Have you ever wondered what the whisky experts and auction curators would have their eye on at auction? Well, we asked our Head of Auction Content, Joe Wilson, to let us know! So here it is, Joe has selected five whiskies in The Perfect Collection: Part Two that he would have his eye on.
When Macallan distillery assumed the responsibility for bottling its own single malt in 1980, its intent to position itself as a prestige brand were immediately evident and it was quick to set its stall out with the “handwritten label” releases of 1938, 1940 and 1950 vintages. Then chairman, Allan Schiach, came up with the idea to tie red ribbons around the bottles in order to denote their age and quality. A 1973 vintage, this is the youngest of the bottles in this style, however it is by far the rarest. It was bottled in 1983 for the 10th anniversary of The Opimian Society, a non-profit cooperative in Canada who set out to increase the quality and diversity of wine and spirits there. They truly nailed the brief here. If the 1926 Fine & Rare is somewhat out of your budget, this might just be the holy grail bottle to take a Macallan collection to the next level instead.
This was bottled by Mayor, Sworder & Co, a fine wine merchant from London. Up until the mid-1960s, the company also had many dealings in spirits, bottling both whisky and gin. The firm contracted blends from Bulloch Lade, but also produced their own label called Red Monogram. They regularly received fillings of Glenlivet and Ardbeg for its production, and in earlier years, sought after Longmorn malt as well. These casks would occasionally be bottled as single malts for the company's more discerning customers, as was the case here. Their Glenlivet was often pre-vatted for blending purposes, so bottled as a single malt here without a vintage or age statement. This was bottled at some point in the early 1950s, prior to their move from Budge Row to Southwark Street in 1955. The early reverence for this now iconic Speyside distillery is clear in the wax dipping of these bottle tops, a practice the firm usually reserved for its high-end vintage port. Their relationship with Glenlivet was long lasting, and there are bottlings of their single malt by the English firm dating up to the 1990s.
Mis-spelled on the label at "Jamieson's," this is a single pot still Irish whiskey, the historic style of production from the Bow Street distillery of John Jameson & Sons. It was distilled in 1963, just three years before the amalgamation of Jameson with fellow Dublin firm, John Power & Son, and Cork Distillers to form the Irish Distillers group. This new company was to consolidate its operations at a new distillery in Midleton which they opened in 1975, with Bow Street closing in preparation for it in 1971. This bottle is not just from a lost distillery, but represents a lost style for Jameson’s, which Irish Distillers had rebranded as blended Irish whiskey in 1966, vatting Bow Street casks with grain from the Coffey still at Power’s John’s Lane distillery. As rare as it was historic, this is a Jameson’s that was just as unfamiliar in 1991 as it is today. Released for the 150th anniversary of Scotland oldest independent bottler, Wm. Cadenhead, there were two Bow Street whiskies in the collection alongside four from another lost Irish distillery, Daly’s Tullamore.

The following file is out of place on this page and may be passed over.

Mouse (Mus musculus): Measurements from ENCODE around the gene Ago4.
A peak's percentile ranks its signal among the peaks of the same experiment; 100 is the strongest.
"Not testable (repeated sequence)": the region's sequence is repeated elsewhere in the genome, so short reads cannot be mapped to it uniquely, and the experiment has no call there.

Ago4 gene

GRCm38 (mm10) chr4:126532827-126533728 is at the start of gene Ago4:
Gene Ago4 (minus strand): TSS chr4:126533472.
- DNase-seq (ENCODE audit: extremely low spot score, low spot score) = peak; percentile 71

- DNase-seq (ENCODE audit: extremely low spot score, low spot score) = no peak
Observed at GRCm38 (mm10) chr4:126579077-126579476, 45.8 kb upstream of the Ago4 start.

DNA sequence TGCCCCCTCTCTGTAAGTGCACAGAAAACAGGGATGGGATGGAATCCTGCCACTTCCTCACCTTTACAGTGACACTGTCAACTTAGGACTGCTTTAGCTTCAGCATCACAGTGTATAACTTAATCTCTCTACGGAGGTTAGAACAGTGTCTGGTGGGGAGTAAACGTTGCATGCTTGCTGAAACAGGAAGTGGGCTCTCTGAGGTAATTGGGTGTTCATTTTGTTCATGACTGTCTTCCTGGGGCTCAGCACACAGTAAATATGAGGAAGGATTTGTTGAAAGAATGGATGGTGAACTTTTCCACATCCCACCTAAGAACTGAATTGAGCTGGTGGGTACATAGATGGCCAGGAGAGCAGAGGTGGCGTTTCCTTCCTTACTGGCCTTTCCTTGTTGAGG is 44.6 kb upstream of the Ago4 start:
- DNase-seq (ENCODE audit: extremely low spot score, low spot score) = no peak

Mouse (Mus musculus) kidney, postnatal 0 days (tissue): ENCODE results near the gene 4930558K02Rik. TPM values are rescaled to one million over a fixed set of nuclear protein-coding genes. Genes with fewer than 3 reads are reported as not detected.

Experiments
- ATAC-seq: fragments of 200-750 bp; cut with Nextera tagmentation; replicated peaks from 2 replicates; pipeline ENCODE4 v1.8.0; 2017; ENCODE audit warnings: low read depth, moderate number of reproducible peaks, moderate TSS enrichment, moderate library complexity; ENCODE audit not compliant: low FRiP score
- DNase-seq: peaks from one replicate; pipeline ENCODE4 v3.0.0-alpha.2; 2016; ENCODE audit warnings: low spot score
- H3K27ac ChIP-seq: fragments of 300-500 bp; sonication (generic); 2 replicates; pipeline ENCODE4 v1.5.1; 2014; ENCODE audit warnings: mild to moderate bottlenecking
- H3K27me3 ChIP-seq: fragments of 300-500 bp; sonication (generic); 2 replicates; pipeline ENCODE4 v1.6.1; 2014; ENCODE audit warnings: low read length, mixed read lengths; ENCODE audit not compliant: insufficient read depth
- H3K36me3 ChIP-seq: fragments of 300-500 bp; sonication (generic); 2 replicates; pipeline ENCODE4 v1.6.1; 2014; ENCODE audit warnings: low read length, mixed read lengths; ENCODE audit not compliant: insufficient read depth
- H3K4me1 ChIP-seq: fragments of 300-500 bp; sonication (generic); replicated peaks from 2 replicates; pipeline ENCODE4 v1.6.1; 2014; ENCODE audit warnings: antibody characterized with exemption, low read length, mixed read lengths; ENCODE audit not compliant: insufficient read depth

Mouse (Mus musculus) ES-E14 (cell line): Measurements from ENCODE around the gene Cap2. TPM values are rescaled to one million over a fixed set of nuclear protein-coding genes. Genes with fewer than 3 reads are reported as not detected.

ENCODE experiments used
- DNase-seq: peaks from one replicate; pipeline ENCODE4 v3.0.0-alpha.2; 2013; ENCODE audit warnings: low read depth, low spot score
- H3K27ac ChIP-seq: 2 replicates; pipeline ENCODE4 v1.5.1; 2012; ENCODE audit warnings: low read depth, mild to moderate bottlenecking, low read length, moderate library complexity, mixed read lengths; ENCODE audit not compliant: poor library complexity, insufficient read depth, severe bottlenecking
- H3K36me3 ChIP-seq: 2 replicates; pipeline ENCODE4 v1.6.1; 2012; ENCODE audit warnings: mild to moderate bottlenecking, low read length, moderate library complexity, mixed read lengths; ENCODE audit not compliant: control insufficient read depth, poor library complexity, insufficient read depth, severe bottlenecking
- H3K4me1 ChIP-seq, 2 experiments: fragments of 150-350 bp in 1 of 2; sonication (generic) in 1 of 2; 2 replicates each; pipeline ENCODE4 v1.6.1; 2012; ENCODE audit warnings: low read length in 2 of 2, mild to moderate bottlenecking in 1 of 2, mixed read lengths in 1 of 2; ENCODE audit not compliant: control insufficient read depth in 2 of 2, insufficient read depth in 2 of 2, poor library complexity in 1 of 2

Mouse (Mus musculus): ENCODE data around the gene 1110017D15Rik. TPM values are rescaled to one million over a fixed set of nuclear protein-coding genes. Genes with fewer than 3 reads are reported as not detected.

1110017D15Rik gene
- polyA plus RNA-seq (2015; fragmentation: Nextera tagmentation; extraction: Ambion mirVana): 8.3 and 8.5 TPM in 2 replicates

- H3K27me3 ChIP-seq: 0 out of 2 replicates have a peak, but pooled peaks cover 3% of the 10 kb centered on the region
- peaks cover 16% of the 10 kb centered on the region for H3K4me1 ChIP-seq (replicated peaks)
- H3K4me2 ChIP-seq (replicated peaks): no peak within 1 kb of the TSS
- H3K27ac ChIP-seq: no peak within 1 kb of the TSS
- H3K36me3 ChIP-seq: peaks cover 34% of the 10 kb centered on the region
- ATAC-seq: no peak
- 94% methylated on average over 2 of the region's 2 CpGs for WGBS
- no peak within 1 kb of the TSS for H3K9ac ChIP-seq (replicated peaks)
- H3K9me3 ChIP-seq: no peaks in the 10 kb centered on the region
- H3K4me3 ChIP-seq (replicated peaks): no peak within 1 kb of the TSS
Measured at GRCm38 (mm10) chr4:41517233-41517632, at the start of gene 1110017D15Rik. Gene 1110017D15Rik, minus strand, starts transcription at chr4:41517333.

Velier was founded by Casimir Chaix in Genoa in 1947 as a wine and spirits importer and distributor. By the 1980s they were still a small family-company with less than ten staff, but this all changed in 1986 when it was purchased by Luca Gargano. A former brand ambassador for Saint James rum, he has since turned them into one of, if not the most influential player in the cane spirits industry. The company has always had a keen eye for single malt as well though, importing their first Velier branded bottlings in 1992. This is one of them and was selected from the legendary warehouses of Signatory Vintage. Its director, Andrew Symington, is well-rehearsed in his admiration for dark sherry-casked single malt, and this Glendronach is a prime example of one of Scotland’s finest distilleries, and one of its most significant independent bottlers doing what they do best.
Following the acquisition of a controlling stake in Bowmore distillery by Suntory in 1994, a celebration dinner was arranged the following year at its Chateau Lagrange winery in Bordeaux. This was a bringing together of two of the Japanese firm's finest assets in the wine and spirits industry, and the event was dubbed "The Auld Alliance Reception" after the historic friendship between Scotland and France which dates back to the late 13th century. Incredibly rare, this is one of just 75 bottles given to attendees of the dinner in 1995. It represents the genesis of an important relationship between the Chateau and the distillery which is as strong as ever to this day. French oak casks are regularly shipped to the No.1 Vaults in Islay, producing a string of high-profile releases over the years.